I'm working my way through Sven Birkerts's newest book, Changing the Subject. It's a masterful plea to think about the ways digital technologies are eroding our abilities as humans, particularly how it affects and displaces imagination.
There's one line I've been intrigued with ever since I read it. Birkerts writes a chapter in defense of idleness, not idleness as we would define it today, charged as it is with the aroma of the ne'er-do-well. But idleness that seeks not to achieve anything, but to simply be, to let the mind drift and wander. "Idleness is the mother of possibility," writes Birkerts.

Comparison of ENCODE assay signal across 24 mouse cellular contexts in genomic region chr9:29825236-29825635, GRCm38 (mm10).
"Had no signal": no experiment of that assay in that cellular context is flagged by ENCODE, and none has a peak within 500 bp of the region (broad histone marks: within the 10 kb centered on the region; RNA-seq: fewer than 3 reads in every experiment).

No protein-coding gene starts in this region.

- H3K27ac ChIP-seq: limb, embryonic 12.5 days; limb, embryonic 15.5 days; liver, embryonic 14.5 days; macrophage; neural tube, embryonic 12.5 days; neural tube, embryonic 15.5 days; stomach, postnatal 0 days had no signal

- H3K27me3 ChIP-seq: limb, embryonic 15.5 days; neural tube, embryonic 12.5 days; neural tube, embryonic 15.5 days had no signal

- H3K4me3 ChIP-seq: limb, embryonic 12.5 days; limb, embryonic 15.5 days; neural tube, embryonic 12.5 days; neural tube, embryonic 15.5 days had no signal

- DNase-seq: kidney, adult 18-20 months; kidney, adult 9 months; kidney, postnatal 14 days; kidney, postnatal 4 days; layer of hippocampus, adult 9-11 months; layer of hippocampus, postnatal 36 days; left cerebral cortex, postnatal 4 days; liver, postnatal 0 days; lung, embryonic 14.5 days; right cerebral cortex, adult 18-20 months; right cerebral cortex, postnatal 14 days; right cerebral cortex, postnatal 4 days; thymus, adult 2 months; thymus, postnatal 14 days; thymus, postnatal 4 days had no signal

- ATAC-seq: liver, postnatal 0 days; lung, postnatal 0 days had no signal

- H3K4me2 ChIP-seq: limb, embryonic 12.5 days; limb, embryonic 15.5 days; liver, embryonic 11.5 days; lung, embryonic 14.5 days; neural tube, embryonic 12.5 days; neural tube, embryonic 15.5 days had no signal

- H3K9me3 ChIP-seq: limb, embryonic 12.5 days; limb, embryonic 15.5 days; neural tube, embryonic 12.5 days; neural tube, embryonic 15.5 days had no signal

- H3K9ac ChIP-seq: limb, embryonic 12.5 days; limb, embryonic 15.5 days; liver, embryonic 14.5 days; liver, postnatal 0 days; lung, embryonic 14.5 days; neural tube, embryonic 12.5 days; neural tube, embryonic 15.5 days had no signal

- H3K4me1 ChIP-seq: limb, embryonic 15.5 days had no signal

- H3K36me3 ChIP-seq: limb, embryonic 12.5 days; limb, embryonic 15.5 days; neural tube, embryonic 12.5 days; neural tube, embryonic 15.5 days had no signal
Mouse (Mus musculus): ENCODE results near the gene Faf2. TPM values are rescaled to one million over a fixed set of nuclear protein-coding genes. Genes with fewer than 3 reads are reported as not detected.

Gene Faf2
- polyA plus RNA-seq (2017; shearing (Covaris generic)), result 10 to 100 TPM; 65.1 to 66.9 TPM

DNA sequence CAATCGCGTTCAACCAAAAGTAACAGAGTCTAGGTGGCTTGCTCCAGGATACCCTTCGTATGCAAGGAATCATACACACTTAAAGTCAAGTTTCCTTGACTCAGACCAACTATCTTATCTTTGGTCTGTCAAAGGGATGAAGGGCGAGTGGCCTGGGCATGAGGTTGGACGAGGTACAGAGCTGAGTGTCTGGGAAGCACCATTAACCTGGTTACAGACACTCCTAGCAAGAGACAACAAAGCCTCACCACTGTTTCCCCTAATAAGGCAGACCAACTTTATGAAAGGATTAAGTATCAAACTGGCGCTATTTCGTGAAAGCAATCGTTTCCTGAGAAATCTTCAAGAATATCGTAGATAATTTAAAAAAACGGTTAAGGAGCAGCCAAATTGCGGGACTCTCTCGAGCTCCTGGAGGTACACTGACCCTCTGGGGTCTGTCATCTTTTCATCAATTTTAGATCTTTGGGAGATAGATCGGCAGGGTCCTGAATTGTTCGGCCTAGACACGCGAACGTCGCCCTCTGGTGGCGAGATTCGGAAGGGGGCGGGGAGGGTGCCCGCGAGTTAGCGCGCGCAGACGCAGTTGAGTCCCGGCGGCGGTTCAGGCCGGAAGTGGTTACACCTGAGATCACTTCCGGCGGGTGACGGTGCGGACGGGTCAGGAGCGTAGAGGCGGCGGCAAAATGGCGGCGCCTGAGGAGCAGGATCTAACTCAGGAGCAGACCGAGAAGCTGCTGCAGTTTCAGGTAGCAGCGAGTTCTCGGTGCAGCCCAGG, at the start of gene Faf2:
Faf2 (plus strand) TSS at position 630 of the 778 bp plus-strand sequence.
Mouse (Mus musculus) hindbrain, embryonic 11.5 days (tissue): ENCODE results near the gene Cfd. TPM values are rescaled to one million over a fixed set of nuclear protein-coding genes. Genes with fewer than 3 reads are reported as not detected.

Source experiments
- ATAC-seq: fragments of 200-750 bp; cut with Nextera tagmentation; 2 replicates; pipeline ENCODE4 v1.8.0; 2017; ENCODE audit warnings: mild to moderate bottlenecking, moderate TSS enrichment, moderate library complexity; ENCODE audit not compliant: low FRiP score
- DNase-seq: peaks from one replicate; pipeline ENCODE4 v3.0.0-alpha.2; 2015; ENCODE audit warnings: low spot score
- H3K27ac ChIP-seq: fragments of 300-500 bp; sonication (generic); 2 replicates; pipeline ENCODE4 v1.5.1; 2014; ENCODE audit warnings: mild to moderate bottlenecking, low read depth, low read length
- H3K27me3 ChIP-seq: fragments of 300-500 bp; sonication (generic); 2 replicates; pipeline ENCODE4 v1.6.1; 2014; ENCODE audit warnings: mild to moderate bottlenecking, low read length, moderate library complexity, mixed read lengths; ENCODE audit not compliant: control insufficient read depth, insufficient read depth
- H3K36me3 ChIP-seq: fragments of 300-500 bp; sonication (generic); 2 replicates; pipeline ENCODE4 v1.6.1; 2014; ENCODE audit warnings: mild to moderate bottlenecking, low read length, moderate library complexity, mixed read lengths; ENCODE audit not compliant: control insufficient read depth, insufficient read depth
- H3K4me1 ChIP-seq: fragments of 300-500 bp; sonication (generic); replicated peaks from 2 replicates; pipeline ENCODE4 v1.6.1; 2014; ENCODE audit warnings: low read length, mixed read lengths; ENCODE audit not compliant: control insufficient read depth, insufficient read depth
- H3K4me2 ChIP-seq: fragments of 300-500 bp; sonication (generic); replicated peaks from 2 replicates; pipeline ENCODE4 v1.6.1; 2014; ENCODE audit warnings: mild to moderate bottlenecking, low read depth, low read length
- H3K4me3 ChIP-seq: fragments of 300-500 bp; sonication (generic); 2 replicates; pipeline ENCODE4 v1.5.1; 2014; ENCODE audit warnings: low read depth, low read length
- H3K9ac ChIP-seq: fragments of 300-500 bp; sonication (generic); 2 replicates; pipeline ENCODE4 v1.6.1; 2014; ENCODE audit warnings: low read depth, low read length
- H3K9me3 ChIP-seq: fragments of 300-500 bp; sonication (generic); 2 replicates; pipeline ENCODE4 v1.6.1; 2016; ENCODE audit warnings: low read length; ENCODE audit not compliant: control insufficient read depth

I have a friend who shared with me a strategy for jumpstarting the creative process. He calls it "intentional nonlinear search." One begins with something that piques the interest and then proceeds by way of serendipity. One book leads to another; a conversation leads to an exploration, and so forth. The goal is simply to drift, to let whim pull you where it will. There is no other goal; one does not know where one will end up. And Birkerts affirms this. But the question must be asked: is such a way of being still possible in our frenzied yet concomitantly enervated culture? Have we gone too far, passed some watershed beyond which there is no returning?